Now, on the right-hand side page of the journal, this is your invitation to begin free-writing.

So, start by imitating the poem at first.

Maybe take the first few words and copy them again until you are ready to add your own words, thoughts, feelings, sensations, sounds, and scenes.

Then, start to freewrite quickly, without thinking, until the timer sounds. 

At that point, pause, take a few deep breaths, stretch.

Then quickly read over your writing. You may like to underline or circle any phrases or sections that are particularly striking or amplified. 

We can make a note of these as prompts for future writing sessions. Or simply let them be. 

Finally, go for a solo walk to maybe ponder your thoughts a little more until you, finally, release them and reset.

I hope you enjoyed this. Let me know if you try this method and please do share any writing or snapshots of your journal pages!

Here is another guided meditative writing session for next time.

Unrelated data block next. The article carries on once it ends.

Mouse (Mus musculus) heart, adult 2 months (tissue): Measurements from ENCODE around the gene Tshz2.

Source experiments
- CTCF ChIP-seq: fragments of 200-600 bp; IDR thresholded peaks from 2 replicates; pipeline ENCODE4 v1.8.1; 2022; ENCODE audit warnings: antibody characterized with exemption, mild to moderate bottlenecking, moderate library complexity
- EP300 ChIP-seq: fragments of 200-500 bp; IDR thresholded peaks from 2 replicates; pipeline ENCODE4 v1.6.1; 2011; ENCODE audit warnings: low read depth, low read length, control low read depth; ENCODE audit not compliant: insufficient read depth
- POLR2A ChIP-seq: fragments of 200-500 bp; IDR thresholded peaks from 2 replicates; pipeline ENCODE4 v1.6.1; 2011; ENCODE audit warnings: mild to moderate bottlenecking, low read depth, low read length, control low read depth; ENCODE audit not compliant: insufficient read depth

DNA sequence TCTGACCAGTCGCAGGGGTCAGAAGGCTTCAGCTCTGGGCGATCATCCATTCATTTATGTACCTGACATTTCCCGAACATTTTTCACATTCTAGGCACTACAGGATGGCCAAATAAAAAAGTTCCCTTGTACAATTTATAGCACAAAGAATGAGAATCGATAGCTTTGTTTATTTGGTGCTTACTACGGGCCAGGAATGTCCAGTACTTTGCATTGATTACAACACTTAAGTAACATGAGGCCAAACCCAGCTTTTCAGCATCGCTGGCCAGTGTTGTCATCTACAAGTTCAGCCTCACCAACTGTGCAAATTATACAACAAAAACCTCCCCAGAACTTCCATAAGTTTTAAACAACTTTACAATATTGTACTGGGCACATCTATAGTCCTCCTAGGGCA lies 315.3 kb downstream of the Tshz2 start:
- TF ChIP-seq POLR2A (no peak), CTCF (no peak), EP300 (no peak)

I choose to challenge on International Women’s Day

It’s International Women’s Day and I have a confession to make. For a number of years, I lost my activism and my feminism. But here is what I learnt this year.

Kathryn Koromilas celebrates choosing to challenge on  International Women's Day

Even when you are loved, even when you love, and are doing well, you still need to act. You always need to act. Always. Always act. Don’t let anything get past you.

IWD 2021 campaign theme: #ChooseToChallenge

This is the theme of International Women’s Day this year.